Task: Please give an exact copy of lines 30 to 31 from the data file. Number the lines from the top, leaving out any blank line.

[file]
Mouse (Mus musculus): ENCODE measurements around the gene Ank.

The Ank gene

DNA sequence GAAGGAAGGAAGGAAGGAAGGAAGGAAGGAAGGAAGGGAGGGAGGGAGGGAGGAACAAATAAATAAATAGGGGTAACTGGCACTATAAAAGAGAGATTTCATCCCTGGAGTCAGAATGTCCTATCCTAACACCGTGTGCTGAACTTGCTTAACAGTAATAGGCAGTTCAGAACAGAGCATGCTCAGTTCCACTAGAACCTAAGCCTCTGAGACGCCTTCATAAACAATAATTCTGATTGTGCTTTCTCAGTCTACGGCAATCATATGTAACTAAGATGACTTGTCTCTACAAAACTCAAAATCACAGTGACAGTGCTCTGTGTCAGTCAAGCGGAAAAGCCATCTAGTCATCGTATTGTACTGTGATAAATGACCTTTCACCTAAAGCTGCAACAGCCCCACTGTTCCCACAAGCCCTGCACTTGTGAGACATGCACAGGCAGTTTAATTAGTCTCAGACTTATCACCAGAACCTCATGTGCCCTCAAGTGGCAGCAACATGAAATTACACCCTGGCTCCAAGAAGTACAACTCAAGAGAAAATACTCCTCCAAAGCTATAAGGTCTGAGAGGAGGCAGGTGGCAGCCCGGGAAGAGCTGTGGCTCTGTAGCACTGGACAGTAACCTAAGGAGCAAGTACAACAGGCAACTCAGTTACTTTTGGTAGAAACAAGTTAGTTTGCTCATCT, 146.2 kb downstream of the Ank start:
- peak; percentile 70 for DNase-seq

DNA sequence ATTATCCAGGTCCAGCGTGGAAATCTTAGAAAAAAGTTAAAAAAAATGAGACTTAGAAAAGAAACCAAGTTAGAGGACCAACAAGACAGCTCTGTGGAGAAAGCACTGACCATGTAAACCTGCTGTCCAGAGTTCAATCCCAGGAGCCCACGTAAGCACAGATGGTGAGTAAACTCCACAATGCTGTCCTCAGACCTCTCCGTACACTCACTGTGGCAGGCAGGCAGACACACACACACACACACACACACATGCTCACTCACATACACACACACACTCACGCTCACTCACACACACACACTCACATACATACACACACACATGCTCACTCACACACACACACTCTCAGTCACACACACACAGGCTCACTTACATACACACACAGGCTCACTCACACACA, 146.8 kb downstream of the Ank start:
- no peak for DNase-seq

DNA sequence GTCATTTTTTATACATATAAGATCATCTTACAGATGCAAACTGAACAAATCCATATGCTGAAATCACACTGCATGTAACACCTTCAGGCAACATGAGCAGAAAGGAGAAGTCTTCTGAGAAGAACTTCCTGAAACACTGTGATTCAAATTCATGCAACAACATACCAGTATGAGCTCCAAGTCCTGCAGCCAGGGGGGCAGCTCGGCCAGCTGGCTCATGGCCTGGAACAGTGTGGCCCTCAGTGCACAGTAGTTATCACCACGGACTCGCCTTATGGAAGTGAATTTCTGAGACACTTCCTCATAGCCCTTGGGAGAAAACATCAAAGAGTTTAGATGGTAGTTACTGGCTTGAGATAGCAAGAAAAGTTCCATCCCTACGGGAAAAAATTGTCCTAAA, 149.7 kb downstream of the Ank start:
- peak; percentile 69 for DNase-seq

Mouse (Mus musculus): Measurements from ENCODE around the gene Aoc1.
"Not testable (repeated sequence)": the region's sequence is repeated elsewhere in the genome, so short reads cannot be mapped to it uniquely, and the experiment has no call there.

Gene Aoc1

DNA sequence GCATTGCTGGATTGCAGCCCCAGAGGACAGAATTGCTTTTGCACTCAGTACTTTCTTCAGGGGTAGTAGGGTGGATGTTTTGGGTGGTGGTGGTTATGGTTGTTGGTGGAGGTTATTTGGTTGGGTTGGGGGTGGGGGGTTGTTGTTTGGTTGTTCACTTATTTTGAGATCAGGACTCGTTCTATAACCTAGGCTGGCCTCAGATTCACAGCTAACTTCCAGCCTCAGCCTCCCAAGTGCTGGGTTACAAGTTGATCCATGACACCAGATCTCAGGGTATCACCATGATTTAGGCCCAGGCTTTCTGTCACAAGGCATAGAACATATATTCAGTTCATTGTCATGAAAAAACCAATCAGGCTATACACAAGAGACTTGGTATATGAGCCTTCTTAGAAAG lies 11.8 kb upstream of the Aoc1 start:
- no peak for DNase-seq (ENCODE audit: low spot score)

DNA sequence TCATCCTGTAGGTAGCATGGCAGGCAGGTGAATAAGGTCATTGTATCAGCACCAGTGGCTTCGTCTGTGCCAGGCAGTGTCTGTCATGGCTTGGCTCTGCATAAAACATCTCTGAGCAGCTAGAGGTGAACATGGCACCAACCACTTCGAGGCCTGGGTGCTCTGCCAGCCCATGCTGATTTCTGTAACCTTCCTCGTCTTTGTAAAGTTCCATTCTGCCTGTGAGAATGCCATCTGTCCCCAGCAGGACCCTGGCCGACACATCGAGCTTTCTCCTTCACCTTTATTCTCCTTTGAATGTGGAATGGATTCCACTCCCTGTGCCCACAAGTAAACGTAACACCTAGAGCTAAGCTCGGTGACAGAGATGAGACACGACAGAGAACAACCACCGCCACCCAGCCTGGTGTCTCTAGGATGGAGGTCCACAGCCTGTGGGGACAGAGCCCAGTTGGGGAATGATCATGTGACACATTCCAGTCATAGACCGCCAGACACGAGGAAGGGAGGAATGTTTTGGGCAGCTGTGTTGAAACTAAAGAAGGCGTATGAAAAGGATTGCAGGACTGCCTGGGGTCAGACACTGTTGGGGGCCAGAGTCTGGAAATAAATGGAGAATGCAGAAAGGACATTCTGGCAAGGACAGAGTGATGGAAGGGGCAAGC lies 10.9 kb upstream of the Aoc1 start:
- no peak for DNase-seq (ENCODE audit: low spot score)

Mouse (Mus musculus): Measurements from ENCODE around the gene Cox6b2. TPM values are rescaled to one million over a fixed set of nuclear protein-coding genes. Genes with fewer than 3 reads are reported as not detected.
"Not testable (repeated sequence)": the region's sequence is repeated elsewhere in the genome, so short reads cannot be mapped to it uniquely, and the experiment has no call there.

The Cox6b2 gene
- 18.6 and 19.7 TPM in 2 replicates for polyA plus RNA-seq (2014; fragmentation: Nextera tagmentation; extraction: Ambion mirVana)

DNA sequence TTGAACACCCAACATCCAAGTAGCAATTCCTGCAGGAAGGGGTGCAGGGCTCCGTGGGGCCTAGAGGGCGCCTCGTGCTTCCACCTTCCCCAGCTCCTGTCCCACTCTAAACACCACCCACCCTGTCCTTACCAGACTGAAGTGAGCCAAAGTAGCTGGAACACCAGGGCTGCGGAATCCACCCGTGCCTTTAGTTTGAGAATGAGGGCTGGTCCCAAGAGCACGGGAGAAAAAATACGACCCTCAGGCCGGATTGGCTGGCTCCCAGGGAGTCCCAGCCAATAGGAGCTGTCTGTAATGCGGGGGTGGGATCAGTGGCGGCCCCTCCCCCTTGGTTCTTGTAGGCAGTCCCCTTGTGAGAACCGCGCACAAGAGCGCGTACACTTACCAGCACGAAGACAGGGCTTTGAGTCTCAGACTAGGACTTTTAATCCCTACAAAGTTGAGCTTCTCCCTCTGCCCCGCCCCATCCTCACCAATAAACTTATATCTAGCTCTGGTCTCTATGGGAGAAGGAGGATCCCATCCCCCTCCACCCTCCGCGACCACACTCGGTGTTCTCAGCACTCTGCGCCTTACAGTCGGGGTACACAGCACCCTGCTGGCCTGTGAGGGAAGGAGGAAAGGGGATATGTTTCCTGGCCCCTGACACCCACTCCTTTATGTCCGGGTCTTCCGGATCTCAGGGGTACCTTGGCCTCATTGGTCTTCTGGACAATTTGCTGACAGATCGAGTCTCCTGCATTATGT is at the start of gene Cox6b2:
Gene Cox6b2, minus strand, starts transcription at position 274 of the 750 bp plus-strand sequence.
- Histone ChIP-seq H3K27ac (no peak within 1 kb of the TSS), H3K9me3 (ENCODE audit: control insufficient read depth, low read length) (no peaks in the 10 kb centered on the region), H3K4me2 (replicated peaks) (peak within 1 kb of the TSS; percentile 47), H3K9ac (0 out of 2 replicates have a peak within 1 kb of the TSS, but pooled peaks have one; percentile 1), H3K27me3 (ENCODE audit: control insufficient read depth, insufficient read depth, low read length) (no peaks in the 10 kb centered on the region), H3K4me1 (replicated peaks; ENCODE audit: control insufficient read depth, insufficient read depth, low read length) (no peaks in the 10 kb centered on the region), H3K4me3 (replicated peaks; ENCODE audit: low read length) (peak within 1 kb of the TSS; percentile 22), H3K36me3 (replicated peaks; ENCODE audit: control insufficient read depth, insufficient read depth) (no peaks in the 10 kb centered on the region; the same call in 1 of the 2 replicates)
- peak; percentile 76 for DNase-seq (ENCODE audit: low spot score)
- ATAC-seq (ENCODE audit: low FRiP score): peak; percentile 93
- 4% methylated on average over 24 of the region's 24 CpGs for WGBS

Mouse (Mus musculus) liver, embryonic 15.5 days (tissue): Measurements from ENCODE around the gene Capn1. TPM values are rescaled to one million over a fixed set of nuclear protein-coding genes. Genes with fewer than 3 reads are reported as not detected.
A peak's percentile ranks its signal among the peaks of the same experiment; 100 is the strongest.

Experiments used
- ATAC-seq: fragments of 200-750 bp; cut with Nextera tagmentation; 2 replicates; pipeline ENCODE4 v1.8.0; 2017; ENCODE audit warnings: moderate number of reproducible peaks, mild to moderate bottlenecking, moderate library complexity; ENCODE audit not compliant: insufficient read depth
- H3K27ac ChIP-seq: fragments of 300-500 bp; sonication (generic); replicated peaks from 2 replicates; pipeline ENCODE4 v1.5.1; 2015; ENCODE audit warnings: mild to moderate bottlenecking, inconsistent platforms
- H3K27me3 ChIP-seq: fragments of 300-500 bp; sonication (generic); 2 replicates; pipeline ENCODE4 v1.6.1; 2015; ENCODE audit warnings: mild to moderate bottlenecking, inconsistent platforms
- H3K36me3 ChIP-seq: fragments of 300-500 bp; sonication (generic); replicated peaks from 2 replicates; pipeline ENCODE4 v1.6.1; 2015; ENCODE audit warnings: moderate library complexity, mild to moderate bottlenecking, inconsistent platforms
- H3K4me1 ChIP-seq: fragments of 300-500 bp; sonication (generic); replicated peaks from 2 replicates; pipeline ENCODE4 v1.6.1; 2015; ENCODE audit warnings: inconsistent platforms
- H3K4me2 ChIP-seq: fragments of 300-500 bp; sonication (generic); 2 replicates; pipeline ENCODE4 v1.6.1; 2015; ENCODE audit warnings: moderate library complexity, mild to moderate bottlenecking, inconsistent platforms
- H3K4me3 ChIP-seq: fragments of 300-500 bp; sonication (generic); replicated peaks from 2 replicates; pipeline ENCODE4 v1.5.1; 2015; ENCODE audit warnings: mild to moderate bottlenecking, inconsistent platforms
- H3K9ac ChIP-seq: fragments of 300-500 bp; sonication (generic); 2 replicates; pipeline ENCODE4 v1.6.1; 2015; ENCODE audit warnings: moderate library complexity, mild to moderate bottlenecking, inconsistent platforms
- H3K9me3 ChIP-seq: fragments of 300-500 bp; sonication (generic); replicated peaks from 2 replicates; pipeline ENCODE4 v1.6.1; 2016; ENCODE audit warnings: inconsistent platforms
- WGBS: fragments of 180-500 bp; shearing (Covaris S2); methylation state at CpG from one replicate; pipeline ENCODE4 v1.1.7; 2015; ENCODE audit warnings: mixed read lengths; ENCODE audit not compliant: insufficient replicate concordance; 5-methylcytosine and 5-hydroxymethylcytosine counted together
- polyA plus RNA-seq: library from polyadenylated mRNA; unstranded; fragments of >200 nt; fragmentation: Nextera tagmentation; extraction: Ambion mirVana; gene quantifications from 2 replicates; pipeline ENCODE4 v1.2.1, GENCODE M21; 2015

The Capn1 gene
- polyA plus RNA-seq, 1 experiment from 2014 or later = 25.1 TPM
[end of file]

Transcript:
- H3K27ac ChIP-seq: fragments of 300-500 bp; sonication (generic); replicated peaks from 2 replicates; pipeline ENCODE4 v1.5.1; 2015; ENCODE audit warnings: mild to moderate bottlenecking, inconsistent platforms
- H3K27me3 ChIP-seq: fragments of 300-500 bp; sonication (generic); 2 replicates; pipeline ENCODE4 v1.6.1; 2015; ENCODE audit warnings: mild to moderate bottlenecking, inconsistent platforms